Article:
We tested the hypothesis that trisomy risk is increased for women with fewer oocytes (older ovarian age) than other women of the same chronological age.METHODS
Our study compared three indicators of ovarian age—number of antral follicles, level of dimeric inhibin B, level of FSH—among women who had trisomic pregnancy losses (n=54) with those among women who had other losses (24 with other chromosomally abnormal loses, 21 with chromosomally normal losses) or who had chromosomally normal births (n=65).RESULTS
Ovarian age indicators did not differ between women with trisomic spontaneous abortions and the three comparison groups. Compared with live birth controls, adjusting for chronological age, we estimate that, on average, among trisomy cases the geometric means of 1 + follicle count, inhibin B and FSH are about 7.5% higher, 16.6% higher and 5.5% lower, respectively, with all 95% confidence intervals including zero. The sample size was sufficient to detect moderate differences (0.52 standard errors of regression) between trisomy cases and live birth controls.CONCLUSIONS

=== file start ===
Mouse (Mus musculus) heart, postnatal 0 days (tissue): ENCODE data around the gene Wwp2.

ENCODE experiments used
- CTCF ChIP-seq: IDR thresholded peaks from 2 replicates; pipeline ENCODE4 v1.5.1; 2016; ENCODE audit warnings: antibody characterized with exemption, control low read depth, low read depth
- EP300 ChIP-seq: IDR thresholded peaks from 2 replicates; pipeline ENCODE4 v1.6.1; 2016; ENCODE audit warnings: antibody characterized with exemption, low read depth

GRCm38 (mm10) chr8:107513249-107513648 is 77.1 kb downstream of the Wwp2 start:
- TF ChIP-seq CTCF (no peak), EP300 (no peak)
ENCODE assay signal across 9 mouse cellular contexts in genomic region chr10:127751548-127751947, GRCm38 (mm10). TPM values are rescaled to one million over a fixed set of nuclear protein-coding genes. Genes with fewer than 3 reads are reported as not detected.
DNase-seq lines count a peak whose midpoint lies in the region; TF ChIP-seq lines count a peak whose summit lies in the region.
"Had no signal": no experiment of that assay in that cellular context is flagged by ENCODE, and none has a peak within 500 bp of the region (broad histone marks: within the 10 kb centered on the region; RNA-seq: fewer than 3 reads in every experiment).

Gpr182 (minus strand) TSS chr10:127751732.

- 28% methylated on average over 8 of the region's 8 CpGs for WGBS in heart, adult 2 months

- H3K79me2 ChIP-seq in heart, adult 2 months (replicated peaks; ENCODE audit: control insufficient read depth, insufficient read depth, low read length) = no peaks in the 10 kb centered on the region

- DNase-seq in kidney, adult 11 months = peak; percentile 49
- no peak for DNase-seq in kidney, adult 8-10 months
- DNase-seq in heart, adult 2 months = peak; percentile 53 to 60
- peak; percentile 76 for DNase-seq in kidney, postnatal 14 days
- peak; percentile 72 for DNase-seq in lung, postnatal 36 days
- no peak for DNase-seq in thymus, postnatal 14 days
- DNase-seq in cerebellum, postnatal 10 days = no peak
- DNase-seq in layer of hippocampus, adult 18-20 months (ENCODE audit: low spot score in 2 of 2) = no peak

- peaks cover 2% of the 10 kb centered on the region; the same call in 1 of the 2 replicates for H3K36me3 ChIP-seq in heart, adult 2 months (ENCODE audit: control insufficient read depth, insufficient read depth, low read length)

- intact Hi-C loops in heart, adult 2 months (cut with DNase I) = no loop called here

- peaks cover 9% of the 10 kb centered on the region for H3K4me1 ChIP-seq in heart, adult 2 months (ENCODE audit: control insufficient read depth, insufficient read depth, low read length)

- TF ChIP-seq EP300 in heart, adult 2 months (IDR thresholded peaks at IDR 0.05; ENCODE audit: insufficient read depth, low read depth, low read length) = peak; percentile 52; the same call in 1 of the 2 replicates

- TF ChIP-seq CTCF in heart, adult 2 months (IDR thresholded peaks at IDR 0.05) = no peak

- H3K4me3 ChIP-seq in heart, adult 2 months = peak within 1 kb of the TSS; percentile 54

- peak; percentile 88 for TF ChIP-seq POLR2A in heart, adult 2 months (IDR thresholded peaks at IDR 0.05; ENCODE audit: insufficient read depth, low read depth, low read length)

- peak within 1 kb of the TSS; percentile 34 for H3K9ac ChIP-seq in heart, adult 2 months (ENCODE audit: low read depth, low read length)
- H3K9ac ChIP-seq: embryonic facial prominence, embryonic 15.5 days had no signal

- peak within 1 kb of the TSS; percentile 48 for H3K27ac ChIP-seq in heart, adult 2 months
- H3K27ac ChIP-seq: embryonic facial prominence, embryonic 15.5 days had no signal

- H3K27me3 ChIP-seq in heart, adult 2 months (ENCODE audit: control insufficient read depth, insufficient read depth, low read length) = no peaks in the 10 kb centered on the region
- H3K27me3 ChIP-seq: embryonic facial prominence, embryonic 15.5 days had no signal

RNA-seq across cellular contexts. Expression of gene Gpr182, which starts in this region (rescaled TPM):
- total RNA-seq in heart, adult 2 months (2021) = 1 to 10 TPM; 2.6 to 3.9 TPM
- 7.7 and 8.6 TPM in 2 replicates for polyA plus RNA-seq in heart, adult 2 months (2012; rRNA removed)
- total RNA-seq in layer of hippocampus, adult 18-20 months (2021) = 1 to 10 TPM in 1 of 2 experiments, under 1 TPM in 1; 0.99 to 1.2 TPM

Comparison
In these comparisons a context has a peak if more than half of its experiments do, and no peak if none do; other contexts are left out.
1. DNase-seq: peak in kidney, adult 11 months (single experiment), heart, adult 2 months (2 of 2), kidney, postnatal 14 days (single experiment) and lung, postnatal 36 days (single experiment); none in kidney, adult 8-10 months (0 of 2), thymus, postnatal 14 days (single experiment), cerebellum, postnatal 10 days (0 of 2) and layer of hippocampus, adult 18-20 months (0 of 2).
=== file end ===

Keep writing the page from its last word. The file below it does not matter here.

Although our data do not support our hypothesis, they leave open the possibility that changes in follicular development unrelated to the size of the oocyte pool influence abnormal chromosome segregation.